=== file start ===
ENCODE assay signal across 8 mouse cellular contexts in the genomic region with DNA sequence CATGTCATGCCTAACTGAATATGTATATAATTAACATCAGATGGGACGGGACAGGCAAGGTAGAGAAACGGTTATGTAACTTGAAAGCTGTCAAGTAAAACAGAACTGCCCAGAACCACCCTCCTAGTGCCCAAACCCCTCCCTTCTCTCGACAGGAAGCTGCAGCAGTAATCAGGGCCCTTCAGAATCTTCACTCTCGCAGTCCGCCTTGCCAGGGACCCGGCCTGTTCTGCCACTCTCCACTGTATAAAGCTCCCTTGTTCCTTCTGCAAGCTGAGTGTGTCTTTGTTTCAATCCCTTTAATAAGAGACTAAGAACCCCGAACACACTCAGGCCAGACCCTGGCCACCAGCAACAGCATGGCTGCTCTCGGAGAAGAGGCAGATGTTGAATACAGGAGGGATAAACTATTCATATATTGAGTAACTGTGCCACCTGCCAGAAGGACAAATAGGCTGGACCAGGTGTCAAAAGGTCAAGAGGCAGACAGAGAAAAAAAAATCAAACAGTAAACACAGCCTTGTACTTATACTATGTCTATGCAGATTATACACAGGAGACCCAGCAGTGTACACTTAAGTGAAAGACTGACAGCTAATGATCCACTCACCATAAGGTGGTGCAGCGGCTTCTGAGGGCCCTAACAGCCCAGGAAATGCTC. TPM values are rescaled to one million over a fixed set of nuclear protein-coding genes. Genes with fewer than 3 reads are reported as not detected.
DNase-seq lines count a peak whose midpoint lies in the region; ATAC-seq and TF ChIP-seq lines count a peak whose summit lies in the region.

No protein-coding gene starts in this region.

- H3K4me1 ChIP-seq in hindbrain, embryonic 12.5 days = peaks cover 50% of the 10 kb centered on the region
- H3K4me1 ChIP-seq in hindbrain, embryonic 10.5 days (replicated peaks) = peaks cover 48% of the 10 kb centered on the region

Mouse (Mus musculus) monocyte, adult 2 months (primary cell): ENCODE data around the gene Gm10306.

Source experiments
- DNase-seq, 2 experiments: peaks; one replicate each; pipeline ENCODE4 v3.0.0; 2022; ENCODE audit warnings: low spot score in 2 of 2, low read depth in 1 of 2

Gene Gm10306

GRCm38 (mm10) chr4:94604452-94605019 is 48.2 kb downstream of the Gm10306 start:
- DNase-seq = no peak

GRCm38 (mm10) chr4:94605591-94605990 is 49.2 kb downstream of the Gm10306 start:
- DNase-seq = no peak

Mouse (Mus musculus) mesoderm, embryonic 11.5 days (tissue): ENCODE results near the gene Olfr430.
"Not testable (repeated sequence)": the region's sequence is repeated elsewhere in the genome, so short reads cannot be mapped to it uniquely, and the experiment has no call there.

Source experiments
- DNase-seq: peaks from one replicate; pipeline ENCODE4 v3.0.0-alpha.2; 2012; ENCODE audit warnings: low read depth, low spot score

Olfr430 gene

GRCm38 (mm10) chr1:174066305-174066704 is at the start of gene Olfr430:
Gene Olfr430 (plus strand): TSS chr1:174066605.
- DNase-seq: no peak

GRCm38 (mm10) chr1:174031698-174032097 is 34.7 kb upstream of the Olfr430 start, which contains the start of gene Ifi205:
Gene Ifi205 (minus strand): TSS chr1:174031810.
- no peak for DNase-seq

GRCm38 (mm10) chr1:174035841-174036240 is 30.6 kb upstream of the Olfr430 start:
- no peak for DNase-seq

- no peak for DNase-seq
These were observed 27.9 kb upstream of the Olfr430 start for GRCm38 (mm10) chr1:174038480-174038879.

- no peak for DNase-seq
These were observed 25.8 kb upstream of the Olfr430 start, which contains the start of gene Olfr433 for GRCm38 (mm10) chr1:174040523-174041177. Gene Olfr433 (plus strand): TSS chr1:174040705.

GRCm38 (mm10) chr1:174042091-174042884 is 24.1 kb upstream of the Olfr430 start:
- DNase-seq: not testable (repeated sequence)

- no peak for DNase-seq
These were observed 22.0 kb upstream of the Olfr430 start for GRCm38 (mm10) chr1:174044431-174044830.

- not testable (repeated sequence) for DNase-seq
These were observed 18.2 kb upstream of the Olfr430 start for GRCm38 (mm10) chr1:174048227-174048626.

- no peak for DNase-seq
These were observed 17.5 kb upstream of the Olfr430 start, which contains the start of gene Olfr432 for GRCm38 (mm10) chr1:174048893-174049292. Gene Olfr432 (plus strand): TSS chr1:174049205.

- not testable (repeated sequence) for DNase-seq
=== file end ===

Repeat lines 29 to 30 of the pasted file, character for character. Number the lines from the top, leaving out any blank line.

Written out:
- no peak for DNase-seq
These were observed 25.8 kb upstream of the Olfr430 start, which contains the start of gene Olfr433 for GRCm38 (mm10) chr1:174040523-174041177. Gene Olfr433 (plus strand): TSS chr1:174040705.